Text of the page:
We conducted a qualitative review of the literature on breast cancer health outcomes across all phases of breast cancer care, including primary prevention, early detection, diagnosis, local treatment, adjuvant treatment, and treatment of metastatic disease, survivorship, and the dying experience (Mandelbatt et al, 2004). The decade long research analyzed using various methods in order to get valid and unbiased findings. The patients who volunteer their personal and private health care information were very happy when we shared the results and seen the joy of selflessness on their face knowing that they were doing this not just for themselves but for the many others who are fighting this deadly disease. What the data is telling us in terms of statistical analysis In terms of statistical analysis, the data in this research tells us that though there has been a dramatic rise in the volume of breast outcomes research, there are large gaps that still exist in certain phases of care, standards of measurement, populations and types of outcomes.
The data highlights some cross cutting challenges and deficiencies. The data comments on the potential for ceiling effects in-order to influence results. Also, there is patience reference data paucity. According to the data collected, there is a significant gap in measurement of patient preference. The data further postulates that data measures are not transportable into effective economic analyses that help to calculate the cost per quality adjustment that is gained annually. The data indicates that more research is needed in order to develop standard approaches that are practical in numerous health care settings. The standards should also be valid and reliable and applicable to a broad range of cultures. The study focused a particle group even thou breast cancer is present in all races. This also shows that many answers are still unanswered because only a fraction of the population was studied and mainly the white population. It makes me wonder what better results we would have if we could have studied a larger population or a small country.
Statistical significance of the findings
The findings are statistically significant because the statistical findings help in the formulation of conclusions and recommendations. When the data is interpreted and presented using various methods of data presentation, the researcher will able to get the statistical significance of the findings. This is the hallmark of the entire research process. The findings are used to generate conclusions and recommendations. The findings are also used to find out where there is a gap in research, to help future researchers address the problem. For example, in this research, the findings indicate that there is low patient preference for their health outcomes especially where breast cancer is concerned. Only 9 percent of the respondents indicated that there have preferences for their health outcomes. This kind of finding is vital for generation of a report that will help in charting the way forward.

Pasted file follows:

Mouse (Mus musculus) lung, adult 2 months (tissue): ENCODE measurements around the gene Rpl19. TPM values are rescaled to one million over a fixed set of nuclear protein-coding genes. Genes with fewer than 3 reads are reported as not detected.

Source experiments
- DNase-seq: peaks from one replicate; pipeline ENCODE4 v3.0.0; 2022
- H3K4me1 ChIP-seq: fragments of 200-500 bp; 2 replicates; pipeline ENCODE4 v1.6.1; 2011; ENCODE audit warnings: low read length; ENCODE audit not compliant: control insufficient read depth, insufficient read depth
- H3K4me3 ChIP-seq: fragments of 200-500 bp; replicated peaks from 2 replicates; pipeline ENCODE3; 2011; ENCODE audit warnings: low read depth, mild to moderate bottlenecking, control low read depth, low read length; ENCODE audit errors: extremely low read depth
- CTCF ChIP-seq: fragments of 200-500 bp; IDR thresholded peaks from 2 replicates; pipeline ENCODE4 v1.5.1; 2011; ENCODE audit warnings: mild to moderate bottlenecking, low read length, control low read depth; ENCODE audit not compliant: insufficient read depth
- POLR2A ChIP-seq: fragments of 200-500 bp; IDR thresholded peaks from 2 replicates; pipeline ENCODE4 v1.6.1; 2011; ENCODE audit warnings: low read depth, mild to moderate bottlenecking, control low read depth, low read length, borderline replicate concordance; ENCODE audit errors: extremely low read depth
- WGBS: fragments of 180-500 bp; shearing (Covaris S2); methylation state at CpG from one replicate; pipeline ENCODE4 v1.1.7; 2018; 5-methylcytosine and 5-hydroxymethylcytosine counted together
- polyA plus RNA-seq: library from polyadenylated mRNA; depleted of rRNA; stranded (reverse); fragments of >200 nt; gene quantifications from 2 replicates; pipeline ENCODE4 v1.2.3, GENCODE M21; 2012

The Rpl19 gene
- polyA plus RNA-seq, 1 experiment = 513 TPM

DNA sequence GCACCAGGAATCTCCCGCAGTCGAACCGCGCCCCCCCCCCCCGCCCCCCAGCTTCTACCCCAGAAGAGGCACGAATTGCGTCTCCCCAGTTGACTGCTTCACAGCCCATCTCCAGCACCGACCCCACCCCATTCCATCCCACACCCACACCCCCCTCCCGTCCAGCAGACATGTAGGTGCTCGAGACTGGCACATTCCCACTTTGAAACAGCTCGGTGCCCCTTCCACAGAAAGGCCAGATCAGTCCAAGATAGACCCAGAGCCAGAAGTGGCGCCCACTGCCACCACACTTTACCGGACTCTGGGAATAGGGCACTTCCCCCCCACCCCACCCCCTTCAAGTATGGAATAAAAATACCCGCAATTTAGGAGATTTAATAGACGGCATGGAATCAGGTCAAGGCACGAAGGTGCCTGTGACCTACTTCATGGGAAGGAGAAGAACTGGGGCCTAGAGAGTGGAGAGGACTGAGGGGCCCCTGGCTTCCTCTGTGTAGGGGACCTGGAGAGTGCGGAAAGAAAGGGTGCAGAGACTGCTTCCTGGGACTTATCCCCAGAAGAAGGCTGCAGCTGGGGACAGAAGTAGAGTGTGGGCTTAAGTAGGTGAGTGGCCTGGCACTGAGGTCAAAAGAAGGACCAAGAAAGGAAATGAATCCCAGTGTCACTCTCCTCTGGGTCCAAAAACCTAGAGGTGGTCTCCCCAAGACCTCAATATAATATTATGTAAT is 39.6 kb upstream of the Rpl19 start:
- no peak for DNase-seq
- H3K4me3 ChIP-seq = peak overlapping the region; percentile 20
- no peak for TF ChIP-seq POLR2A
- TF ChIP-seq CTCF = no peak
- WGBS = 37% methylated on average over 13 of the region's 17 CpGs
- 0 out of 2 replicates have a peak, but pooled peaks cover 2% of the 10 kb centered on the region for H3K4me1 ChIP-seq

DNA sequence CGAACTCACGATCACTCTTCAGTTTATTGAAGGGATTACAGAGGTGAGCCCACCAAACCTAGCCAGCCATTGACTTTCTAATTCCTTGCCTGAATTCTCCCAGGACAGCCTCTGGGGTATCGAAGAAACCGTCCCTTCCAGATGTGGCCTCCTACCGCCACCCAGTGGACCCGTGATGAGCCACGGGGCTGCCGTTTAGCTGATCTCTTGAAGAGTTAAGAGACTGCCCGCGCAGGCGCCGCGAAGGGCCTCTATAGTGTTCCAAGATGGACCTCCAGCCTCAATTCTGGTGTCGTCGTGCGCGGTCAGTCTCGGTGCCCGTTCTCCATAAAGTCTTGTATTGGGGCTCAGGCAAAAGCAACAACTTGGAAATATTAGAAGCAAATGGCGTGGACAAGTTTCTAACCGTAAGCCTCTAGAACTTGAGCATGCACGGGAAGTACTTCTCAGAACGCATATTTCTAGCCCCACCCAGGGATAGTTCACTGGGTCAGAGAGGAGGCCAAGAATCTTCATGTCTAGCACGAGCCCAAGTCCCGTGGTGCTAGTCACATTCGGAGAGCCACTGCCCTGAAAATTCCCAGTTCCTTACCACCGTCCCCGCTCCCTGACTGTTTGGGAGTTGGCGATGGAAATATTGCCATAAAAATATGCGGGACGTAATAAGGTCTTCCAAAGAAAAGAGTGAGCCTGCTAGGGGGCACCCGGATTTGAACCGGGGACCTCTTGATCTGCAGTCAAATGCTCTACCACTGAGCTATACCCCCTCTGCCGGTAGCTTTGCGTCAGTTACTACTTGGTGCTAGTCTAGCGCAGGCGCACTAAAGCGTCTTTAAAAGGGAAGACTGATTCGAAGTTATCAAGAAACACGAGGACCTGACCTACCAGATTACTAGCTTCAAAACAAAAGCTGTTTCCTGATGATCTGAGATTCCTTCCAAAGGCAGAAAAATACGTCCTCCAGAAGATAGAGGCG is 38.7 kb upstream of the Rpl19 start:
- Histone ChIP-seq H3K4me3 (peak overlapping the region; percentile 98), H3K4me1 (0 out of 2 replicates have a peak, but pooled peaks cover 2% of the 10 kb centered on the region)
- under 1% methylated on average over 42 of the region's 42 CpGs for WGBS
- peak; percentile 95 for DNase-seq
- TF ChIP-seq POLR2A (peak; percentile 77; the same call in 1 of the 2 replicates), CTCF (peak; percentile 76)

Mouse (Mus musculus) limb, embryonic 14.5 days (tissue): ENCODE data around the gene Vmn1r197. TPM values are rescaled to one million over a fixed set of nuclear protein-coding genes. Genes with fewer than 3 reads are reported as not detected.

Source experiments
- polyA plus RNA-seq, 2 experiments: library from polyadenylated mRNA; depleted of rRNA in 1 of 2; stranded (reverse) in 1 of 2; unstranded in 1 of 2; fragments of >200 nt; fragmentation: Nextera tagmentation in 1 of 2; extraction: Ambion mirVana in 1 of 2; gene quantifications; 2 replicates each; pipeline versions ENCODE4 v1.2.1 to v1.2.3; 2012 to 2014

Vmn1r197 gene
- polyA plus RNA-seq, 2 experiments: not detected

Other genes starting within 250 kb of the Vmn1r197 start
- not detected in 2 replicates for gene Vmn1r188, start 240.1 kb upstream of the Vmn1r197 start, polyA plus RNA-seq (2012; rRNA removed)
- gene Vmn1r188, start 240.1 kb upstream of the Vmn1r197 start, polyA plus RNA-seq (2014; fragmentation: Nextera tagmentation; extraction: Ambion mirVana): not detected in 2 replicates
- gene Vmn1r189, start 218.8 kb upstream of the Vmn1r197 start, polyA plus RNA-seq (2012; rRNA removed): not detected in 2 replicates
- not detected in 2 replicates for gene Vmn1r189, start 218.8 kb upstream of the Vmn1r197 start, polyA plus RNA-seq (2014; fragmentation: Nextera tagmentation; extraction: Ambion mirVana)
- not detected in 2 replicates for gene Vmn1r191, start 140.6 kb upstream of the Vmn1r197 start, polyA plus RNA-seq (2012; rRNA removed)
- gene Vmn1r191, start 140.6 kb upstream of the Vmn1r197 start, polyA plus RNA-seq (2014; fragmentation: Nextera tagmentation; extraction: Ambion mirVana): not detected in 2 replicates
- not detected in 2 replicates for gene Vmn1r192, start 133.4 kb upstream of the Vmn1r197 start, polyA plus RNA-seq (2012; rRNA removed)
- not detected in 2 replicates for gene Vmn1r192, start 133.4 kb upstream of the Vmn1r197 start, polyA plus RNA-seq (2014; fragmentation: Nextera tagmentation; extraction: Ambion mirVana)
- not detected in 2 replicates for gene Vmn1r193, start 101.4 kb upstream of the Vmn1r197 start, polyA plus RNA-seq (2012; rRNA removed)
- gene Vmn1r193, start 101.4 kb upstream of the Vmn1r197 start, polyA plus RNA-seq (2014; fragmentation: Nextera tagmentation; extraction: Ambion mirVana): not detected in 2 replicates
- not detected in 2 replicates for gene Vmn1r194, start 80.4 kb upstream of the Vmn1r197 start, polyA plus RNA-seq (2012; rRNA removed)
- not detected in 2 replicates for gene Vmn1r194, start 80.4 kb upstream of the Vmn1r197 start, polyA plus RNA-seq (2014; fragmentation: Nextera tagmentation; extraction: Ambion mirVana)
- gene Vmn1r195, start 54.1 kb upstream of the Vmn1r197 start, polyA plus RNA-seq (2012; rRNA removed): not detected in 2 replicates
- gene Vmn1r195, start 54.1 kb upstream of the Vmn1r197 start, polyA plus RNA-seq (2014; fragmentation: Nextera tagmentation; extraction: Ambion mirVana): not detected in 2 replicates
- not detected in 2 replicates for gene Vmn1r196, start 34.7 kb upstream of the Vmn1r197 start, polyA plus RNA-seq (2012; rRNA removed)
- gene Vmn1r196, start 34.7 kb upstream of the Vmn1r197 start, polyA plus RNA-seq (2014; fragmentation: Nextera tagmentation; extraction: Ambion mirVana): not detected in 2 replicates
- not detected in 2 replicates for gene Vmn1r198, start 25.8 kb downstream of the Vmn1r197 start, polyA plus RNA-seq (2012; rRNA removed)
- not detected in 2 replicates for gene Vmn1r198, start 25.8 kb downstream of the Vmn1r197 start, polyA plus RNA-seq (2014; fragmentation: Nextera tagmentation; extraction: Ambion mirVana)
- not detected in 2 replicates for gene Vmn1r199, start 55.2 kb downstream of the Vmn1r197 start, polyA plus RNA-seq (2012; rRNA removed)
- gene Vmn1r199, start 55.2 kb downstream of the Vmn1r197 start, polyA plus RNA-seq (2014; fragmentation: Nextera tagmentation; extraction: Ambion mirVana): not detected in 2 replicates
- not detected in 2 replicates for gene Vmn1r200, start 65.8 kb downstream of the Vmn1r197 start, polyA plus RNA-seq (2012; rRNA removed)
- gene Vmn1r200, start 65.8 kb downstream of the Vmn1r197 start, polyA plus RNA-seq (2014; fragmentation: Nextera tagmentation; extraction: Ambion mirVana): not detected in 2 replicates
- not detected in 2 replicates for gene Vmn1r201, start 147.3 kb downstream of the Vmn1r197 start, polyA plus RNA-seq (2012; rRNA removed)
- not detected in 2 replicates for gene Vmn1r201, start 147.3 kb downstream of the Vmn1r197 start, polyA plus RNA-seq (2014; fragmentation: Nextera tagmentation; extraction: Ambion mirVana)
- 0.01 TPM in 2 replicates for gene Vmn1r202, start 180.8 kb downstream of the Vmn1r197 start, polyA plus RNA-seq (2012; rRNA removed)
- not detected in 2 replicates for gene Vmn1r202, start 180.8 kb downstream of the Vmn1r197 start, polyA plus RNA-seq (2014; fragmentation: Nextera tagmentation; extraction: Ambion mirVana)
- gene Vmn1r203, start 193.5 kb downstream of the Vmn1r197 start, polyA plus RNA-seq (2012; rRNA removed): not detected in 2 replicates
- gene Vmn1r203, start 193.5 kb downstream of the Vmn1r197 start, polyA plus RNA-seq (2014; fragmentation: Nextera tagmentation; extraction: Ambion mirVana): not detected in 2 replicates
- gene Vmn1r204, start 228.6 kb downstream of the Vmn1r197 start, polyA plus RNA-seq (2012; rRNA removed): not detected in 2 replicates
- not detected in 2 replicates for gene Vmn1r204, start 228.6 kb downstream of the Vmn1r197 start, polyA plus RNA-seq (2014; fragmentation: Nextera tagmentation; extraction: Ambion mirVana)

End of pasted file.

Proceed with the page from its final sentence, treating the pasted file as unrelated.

Conclusion Matches Results
The conclusions of the research match the result of the study. This paper has concluded that there is a need to develop practices that are applicable in various health settings. These practices should also applicable to a broad, race and age groups and culturally diverse populations. The practices should also be informative for the design of interventions that can improve the quality of breast cancer services across the whole spectrum of health care. This conclusion is consistent with the results of the study that indicate that most studies and processes focus on white populations, especially those that speak dominant languages. Most of the studies had less than 10 percent of minority patients. Also, few studies focus on minority groups such as elderly women above the age of 65. However, the limited subject provided a narrow results and shows that more research is needed in the future.
Mandelbatt, J., Ammetta. C., Yabroff, R. (2004). Descriptive Review of the Literature on Breast Cancer Outcomes: 1990 through 2000. Oxford Jounals, 33, pp 8-44